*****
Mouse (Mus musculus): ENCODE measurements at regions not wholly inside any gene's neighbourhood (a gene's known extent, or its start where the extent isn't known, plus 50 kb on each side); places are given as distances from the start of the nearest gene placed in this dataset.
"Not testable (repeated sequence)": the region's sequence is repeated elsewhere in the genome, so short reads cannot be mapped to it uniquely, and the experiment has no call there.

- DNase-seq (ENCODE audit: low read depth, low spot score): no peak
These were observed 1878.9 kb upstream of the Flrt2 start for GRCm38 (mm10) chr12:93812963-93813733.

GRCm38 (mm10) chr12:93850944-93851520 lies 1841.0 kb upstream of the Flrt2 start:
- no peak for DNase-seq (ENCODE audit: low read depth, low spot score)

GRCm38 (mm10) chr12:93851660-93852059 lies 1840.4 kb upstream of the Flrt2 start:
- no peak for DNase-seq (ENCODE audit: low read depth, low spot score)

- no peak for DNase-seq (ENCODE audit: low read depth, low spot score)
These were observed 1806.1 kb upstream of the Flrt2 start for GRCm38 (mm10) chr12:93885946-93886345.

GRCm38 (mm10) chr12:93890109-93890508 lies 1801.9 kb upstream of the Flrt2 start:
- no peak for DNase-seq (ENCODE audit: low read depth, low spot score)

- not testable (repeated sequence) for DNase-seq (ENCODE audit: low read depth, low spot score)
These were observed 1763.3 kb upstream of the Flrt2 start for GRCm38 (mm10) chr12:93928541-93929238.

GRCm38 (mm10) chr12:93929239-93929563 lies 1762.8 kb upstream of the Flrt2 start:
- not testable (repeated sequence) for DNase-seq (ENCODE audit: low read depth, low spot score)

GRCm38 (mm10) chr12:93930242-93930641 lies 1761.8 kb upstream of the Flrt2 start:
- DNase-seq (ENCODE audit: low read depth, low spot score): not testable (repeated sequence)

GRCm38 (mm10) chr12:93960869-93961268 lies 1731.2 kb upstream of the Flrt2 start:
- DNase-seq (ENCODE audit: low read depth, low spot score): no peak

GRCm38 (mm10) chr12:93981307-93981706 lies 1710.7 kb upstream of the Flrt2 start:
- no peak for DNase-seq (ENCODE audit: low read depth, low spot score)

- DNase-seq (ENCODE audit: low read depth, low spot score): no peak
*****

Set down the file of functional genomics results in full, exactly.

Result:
Mouse (Mus musculus): ENCODE measurements at regions not wholly inside any gene's neighbourhood (a gene's known extent, or its start where the extent isn't known, plus 50 kb on each side); places are given as distances from the start of the nearest gene placed in this dataset.
"Not testable (repeated sequence)": the region's sequence is repeated elsewhere in the genome, so short reads cannot be mapped to it uniquely, and the experiment has no call there.

- DNase-seq (ENCODE audit: low read depth, low spot score): no peak
These were observed 1878.9 kb upstream of the Flrt2 start for GRCm38 (mm10) chr12:93812963-93813733.

GRCm38 (mm10) chr12:93850944-93851520 lies 1841.0 kb upstream of the Flrt2 start:
- no peak for DNase-seq (ENCODE audit: low read depth, low spot score)

GRCm38 (mm10) chr12:93851660-93852059 lies 1840.4 kb upstream of the Flrt2 start:
- no peak for DNase-seq (ENCODE audit: low read depth, low spot score)

- no peak for DNase-seq (ENCODE audit: low read depth, low spot score)
These were observed 1806.1 kb upstream of the Flrt2 start for GRCm38 (mm10) chr12:93885946-93886345.

GRCm38 (mm10) chr12:93890109-93890508 lies 1801.9 kb upstream of the Flrt2 start:
- no peak for DNase-seq (ENCODE audit: low read depth, low spot score)

- not testable (repeated sequence) for DNase-seq (ENCODE audit: low read depth, low spot score)
These were observed 1763.3 kb upstream of the Flrt2 start for GRCm38 (mm10) chr12:93928541-93929238.

GRCm38 (mm10) chr12:93929239-93929563 lies 1762.8 kb upstream of the Flrt2 start:
- not testable (repeated sequence) for DNase-seq (ENCODE audit: low read depth, low spot score)

GRCm38 (mm10) chr12:93930242-93930641 lies 1761.8 kb upstream of the Flrt2 start:
- DNase-seq (ENCODE audit: low read depth, low spot score): not testable (repeated sequence)

GRCm38 (mm10) chr12:93960869-93961268 lies 1731.2 kb upstream of the Flrt2 start:
- DNase-seq (ENCODE audit: low read depth, low spot score): no peak

GRCm38 (mm10) chr12:93981307-93981706 lies 1710.7 kb upstream of the Flrt2 start:
- no peak for DNase-seq (ENCODE audit: low read depth, low spot score)

- DNase-seq (ENCODE audit: low read depth, low spot score): no peak